Cosmetics Queen Mary Kay Delivers a Megabuck Message to Her Sales Staff: 'women Can Do Anything'
From her $7 million headquarters in Dallas, Mary Kay rides maternalistic herd on a mostly female sales force of 61,000. Working exclusively at Tupper-ware-like home sales parties and follow-up appointments, they peddled $91.4 million in Mary Kay makeup and restorative skin creams last year. Mary Kay takes fierce pride in her products (calling most department store cosmetics "junk") and offers only about 30 items (compared to 700 for Avon), so that each "consultant," as the sellers are called, can stock the whole line. "A customer wants something now, not two weeks from now," she insists. "By then she's forgotten why she wanted it. The excitement is gone."
For Mary Kay, excitement is all. She runs the firm like a soul-saving evangelist, pumping out her message that "women can do anything. My main job," she adds, "is to help women realize how fantastic they are." Her symbol is the bumblebee (top producers get diamond-studded bumblebee pins) because, Mary Kay explains, "aerodynamically it was long thought the bumblebee shouldn't be able to fly because its wings are too small in relation to its body. But the bee doesn't know that and goes right on flying. Women who don't know they can fly come into our organization and, through praise and encouragement, are soon flying just like that bumblebee." The rewards are sweet: Many saleswomen earn $20,000 to $40,000 a year, and a half dozen or so national sales directors pull down six figures.
Mary Kay's morale boosters include birthday cards for every employee and a weekly fusillade of 2,000 hand-signed pep notes on her personal pink stationery, the firm's identifying color. "We always sandwich a criticism between two compliments," she says. "If a consultant falls on her face, we point out how gracefully she fell. Negatives are destructive. Positives pay off."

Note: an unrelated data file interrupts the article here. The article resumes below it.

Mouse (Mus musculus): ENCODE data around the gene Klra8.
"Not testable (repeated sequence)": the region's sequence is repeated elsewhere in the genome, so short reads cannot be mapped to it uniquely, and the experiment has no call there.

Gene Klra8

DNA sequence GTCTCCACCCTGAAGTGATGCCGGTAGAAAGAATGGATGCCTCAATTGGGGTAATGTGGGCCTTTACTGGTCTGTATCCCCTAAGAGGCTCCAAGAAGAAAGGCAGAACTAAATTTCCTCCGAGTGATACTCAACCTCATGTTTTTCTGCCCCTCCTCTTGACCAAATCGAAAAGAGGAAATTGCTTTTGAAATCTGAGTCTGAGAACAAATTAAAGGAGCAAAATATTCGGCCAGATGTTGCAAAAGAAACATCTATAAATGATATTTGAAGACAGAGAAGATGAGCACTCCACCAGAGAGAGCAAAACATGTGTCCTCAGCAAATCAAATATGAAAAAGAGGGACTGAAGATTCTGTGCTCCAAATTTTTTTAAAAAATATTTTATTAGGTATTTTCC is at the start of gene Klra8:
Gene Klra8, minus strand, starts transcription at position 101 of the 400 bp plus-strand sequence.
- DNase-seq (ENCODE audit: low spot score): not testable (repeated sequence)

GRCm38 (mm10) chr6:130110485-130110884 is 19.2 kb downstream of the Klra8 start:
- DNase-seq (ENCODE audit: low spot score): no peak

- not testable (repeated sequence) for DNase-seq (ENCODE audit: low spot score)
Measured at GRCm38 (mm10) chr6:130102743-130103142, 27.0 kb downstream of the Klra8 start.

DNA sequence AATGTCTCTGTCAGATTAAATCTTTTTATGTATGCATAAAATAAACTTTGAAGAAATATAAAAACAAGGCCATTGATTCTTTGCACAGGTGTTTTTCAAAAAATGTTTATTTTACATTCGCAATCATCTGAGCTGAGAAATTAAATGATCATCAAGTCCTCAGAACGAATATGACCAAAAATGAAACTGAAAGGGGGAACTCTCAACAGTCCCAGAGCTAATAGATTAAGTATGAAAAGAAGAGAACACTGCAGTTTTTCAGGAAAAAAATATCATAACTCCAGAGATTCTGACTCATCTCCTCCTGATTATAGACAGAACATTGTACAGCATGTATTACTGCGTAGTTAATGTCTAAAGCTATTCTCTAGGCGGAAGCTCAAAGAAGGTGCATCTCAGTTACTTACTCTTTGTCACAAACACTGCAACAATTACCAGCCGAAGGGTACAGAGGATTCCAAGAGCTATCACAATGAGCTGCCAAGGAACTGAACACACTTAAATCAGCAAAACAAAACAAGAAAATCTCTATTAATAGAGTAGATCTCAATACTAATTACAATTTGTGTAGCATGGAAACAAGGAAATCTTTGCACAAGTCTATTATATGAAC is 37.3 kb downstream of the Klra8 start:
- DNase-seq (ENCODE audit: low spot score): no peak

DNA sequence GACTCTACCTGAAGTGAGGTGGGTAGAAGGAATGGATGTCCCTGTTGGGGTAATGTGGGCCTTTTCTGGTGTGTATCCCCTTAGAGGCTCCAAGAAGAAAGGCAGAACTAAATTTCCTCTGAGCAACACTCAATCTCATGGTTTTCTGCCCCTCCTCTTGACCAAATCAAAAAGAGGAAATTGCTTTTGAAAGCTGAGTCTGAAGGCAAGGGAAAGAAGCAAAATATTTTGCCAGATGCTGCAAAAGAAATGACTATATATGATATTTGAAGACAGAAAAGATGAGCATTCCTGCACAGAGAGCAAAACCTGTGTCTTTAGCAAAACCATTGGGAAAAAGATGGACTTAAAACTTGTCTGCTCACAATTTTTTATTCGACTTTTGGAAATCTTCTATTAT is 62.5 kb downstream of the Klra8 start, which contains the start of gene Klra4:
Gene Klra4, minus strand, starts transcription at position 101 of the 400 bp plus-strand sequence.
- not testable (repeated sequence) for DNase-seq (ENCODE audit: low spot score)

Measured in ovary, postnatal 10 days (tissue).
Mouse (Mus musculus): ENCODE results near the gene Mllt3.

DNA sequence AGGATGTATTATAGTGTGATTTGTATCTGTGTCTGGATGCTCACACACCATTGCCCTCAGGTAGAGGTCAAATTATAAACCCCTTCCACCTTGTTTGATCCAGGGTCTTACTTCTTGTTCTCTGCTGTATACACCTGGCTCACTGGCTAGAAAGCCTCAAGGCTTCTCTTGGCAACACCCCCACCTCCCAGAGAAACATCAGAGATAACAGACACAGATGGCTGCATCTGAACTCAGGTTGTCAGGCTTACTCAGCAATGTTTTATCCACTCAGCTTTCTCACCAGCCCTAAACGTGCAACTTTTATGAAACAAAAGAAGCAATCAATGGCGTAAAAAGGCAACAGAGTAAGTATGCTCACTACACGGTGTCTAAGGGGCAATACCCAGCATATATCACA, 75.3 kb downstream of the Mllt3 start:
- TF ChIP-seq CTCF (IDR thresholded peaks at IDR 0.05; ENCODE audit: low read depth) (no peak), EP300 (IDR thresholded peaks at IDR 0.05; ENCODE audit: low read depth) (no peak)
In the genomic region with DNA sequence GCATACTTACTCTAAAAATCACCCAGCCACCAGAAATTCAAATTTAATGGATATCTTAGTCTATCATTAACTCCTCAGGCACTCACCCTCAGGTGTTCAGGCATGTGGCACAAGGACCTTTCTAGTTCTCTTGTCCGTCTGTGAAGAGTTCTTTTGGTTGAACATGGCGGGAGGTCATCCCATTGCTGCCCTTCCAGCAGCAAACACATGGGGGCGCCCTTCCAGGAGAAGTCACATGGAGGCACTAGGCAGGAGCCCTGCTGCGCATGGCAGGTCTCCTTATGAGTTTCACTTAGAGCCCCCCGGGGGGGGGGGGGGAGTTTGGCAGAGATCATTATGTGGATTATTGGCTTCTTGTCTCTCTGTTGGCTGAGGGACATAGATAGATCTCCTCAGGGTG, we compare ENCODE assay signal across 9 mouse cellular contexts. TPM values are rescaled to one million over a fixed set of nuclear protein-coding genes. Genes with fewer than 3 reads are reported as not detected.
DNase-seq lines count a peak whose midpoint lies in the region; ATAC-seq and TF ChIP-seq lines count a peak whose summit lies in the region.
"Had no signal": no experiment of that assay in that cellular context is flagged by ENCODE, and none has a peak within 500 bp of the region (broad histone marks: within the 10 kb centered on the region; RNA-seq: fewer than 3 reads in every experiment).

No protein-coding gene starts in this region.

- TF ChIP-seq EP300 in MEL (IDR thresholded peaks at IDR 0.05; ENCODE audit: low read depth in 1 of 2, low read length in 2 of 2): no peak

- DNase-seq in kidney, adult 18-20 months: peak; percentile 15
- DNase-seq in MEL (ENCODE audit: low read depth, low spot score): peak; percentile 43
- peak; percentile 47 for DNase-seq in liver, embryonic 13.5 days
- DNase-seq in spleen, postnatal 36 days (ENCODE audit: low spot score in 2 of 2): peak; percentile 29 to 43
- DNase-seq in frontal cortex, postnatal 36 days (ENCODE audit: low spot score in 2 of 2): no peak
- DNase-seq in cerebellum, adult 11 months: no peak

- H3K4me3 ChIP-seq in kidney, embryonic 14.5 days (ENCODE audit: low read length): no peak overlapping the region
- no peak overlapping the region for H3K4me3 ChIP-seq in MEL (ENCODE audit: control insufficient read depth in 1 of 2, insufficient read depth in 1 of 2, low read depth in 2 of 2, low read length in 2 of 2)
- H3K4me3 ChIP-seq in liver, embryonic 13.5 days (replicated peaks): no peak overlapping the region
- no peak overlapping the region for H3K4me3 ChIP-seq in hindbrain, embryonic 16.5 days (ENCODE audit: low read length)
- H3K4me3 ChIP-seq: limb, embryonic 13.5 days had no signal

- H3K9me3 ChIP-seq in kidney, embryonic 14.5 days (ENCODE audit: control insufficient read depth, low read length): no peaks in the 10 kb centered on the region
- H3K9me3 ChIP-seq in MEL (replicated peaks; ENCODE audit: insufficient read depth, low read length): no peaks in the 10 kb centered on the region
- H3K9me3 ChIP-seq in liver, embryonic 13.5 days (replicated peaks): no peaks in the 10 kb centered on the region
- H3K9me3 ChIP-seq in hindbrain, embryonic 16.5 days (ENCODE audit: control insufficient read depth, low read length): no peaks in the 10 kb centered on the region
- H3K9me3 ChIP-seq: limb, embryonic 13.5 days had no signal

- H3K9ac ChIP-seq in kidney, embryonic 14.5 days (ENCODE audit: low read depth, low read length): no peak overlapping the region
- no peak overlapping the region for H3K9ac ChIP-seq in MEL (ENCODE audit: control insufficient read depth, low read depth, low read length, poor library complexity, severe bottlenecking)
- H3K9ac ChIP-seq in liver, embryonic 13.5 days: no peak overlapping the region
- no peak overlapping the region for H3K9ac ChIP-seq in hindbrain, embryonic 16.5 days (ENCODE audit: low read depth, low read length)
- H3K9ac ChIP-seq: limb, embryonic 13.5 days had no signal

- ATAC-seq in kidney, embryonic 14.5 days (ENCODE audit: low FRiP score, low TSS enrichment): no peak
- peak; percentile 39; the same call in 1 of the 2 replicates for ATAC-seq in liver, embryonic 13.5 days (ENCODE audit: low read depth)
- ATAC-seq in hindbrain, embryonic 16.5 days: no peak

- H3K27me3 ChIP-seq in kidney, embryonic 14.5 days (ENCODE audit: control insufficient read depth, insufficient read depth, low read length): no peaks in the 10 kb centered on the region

Although Mary Kay pampers, she doesn't coddle. Employees pay their own way to sales meetings because "I've seen what happens when the company sends people—they yawn their way through the session." The benefits of hard work are always celebrated. "The only limit," Mary Kay preaches, "is your energy."
Her own seems unlimited. She grew up in Houston, caring for her invalid father while her mother managed a restaurant. When Mary Kay's first marriage, to a musician, ended in divorce after World War II ("He spent what extra money he had on cigarettes"), she supported three children as a saleswoman for the Stanley Home Products Company. With an initial income of $11 a week, she became a fanatic bargain shopper and coupon clipper. "I still read the paper with scissors in hand," she admits, "even though I say to myself, 'Mary Kay, you can afford anything you want.' "
After quitting Stanley, she worked her way up to a $25,000-a-year job as national training director for World Gifts, a home accessories company. In 1963 Mary Kay retired—"the most miserable time of my life." Unable to relax, she decided to commit all her knowledge of direct selling to paper. Four weeks of steady writing convinced her she had not just a book but the blueprint for her own fortune.
She quickly found an ideal product: a skin-care cream she had long been buying from a local beautician whose father, a tanner, had adapted the formula from salves he used to soften leather. "It smelled so bad I held my nose, and it was the consistency of axle grease," Mary Kay recalls, "but everybody who used it looked so good I thought I'd try it." She became a dedicated user and in 1963 bought the rights for the formula from the beautician. With $5,000 in savings, she launched Mary Kay Cosmetics.
A month before the company got under way, Mary Kay's second husband died of a heart attack. "I came back from the funeral and didn't know what to do," she says. "But you know, when God closes a door, He always opens another."
She threw herself into the business. By the end of the first year receipts totaled $200,000. Mary Kay Cosmetics has been growing steadily since. But in Baptist Mary Kay's system of priorities ("God first, family second and business third") the best thing that happened was a blind date with a giftware salesman named Mel Ash. They were married in 1966 and now share a circular house in north Dallas with a sunken marble bathtub in which visitors are encouraged to pose for good-luck pictures.
Mel, 75, keeps his finances separate from his wife's and admits, "I'm not a rich man—but I can't say I'm hungry." Beloved by the staff (which routinely serenades him with We Love You, Conrad! from Bye Bye Birdie), Mel sends a gift to Mary Kay every Thursday in commemoration of their wedding. "Sometimes it's hard on Mel being married to a woman who believes women are superior to men," says his wife teasingly. "When God made man He was only practicing. He did better with us."